Speaking to The Federal, Prof KJ Joseph, Director, Gulati Institute of Finance and Taxation (GIFT), said: “GST would not have been possible if the states had not forgone a lot of their autonomy. They have lost 51.2 per cent of their revenues, while the Centre has sacrificed only about 28 per cent of its revenue base.” 

To put it differently, the states ceded much more of their ground as their contribution to GST, while the Centre gave up much less. The fact is that the states lost their autonomy over the most significant tax lever in their hands, while the Centre surrendered a very small portion of its powers of taxation. 

The second aspect of the GST design, which had a bearing on states’ revenues after the implementation of GST, was that the so-called Revenue Neutral Rate (RNR), the effective tax rate at which the states would not be worse off after GST, was decided at a rate lower than what official committees had prescribed in the run-up to GST. Moreover, it implied a uniform RNR applicable to all states, which is methodologically impossible to compute. To skew the balance even further away from the states, the decision to share equally in a 50:50 split the division between CGST and SGST was illogical, given the fact that the states were surrendering far more than the Centre. 

Compensation, the most contentious issue

The controversy over the continuation of the compensatory mechanism, whose legislative sanction lapsed on June 30, has to be seen in the context of GST’s design that imposed a very high sacrifice from the states. This is borne out by the states’ own experience of revenue mobilisation since the advent of GST. One of the key promises of GST was that it would ensure a buoyancy in tax revenues for the states, arresting a decline that was already underway in most states. 

A recent study conducted by Joseph and his colleague Anitha Kumary shows that the overall tax to Gross State Domestic Product (GSDP) for states has stagnated for a long period. The ratio has hovered around 6.6 per cent between 2013-14 and 2020-21. In fact, in a relatively more industrially advanced state like Gujarat, it has declined from 8.2 per cent to 5.8 per cent of GSDP in this period; in Karnataka, it has declined from 10.4 per cent to 6 per cent of GSDP; in Tamil Nadu; from 9.6 to 6.5 per cent of GSDP, and in Maharashtra, from 7.8 to 6.5 per cent of GSDP. 

“The tax-GDP ratio across states has been declining in the last decades and the simple truth is that GST has failed to arrest that,” said Joseph. “GST should have at the very least stemmed the declining tempo, but that has not happened.” He also cited various studies, including those conducted at GIFT, to make the point that prices of goods that attracted lower GST rates had not fallen, implying that only manufacturers and traders have benefited from the decline in rates. It is thus obvious that the promise that GST would result in prices coming down by as much as 10 per cent were fanciful fantasies not borne out by reality.  

The analysis of GST revenues by GIFT also reveals that while the Centre’s share of overall GST revenues has increased from 30.66 per cent in 2017-18 to 38.5 per cent,  an increase of 7.84 percentage points, the states’ share has only increased from 38.7 per cent to 44 per cent in this period — an increase of just over 5 percentage points. What this implies is that the states gained significantly less after surrendering significantly more, while the Centre gained disproportionately more after surrendering far less. In other words, the joint pool of GST revenues contains revenues that, properly speaking, belong to the states, not the Centre.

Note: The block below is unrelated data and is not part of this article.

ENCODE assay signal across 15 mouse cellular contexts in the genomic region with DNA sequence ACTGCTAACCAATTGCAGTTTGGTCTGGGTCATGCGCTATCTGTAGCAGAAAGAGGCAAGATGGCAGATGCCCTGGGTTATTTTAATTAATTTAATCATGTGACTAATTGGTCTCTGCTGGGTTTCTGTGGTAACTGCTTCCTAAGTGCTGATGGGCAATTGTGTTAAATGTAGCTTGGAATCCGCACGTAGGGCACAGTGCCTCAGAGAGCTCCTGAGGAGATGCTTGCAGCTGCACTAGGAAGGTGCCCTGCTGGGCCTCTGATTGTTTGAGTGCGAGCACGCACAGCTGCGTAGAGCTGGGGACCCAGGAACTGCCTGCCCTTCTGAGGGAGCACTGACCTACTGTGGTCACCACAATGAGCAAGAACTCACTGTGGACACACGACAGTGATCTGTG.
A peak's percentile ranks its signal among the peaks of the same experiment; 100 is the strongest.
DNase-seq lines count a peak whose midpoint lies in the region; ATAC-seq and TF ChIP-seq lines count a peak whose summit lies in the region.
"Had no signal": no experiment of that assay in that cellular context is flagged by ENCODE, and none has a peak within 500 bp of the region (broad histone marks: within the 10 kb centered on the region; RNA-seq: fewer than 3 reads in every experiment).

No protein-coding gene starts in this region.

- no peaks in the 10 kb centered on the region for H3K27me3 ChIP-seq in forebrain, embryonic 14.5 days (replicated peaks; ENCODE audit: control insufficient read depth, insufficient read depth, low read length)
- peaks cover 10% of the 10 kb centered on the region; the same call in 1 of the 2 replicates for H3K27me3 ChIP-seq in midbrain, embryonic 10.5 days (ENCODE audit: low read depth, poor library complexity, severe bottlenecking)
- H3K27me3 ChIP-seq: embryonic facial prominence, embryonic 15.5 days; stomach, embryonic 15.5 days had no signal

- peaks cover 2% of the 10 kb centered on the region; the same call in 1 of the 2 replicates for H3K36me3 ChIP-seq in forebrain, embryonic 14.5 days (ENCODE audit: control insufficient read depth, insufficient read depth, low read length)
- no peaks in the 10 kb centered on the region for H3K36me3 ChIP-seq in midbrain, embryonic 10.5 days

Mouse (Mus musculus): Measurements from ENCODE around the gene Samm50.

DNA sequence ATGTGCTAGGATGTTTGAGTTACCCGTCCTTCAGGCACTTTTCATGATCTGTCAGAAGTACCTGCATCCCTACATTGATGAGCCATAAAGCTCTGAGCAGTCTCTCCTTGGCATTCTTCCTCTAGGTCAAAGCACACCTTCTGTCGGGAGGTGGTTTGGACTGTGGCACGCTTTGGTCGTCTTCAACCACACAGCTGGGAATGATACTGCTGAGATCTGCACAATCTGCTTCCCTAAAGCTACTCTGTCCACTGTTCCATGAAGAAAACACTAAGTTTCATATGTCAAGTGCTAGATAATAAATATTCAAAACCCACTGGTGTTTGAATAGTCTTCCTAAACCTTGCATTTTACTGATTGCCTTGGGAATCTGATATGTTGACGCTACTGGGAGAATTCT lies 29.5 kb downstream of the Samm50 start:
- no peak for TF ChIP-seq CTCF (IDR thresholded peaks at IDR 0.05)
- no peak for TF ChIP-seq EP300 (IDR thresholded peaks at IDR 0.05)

Lopsided GST Council 

Reducing the GST Council to merely a forum for fine-tuning rates has meant that the weighty issues that bedevil the GST system, including the contentious issue of compensation to states, have been relegated to the background. Thomas Isaac, former Kerala Finance Minister, has pointed out that the decision taken at the GST Council to raise GST rates on household items is “regressive.” Instead, he has called for an “increase (in) the rates on luxury goods and restore the initial 28% slab,” in order to raise resources. “GST,’ he said, “must comply with the canon of equity.” 

In any case, the structure of the Council is such that the Centre effectively has veto powers in it. Individual states would find it very difficult to gather the required strength to air their grievances or to seek redress in such a structure. The political clout enjoyed by the ruling party at the Centre and in most states also effectively shuts the room for dissent within a democratic space. 

Although the compensation cess that is levied on select “luxury” goods is to continue till 2026, the revenues from that would only go towards paying the back-to-back loans that the states had taken during the height of the pandemic. Joseph said the “uncertainty” over what form the compensation would take, if at all it even continues, can become desperate for the states. Perhaps that is the motive of the Modi government: push the states to the wall and force them to negotiate from a position of weakness. 

Perhaps the greatest challenge to GST will lie in how the tension between the Centre and the states is addressed. If the room for amicably addressing the gathering disenchantment is not provided, GST, at least in its current form, could face significant challenges as states lose even the limited room for manoeuvre that they have in the matter of taxation. That is the real challenge for the GST in the days ahead.

Indeed, a significant overhaul of the GST may be needed, in order to save it from the contradictions that undermine the constitutional safeguards of the core principles of federalism.

(The author, a senior journalist, is a member of the People’s Commission on Public Sector and Public Services)

(The Federal seeks to present views and opinions from all sides of the spectrum. The information, ideas or opinions in the articles are of the author and do not necessarily reflect the views of The Federal)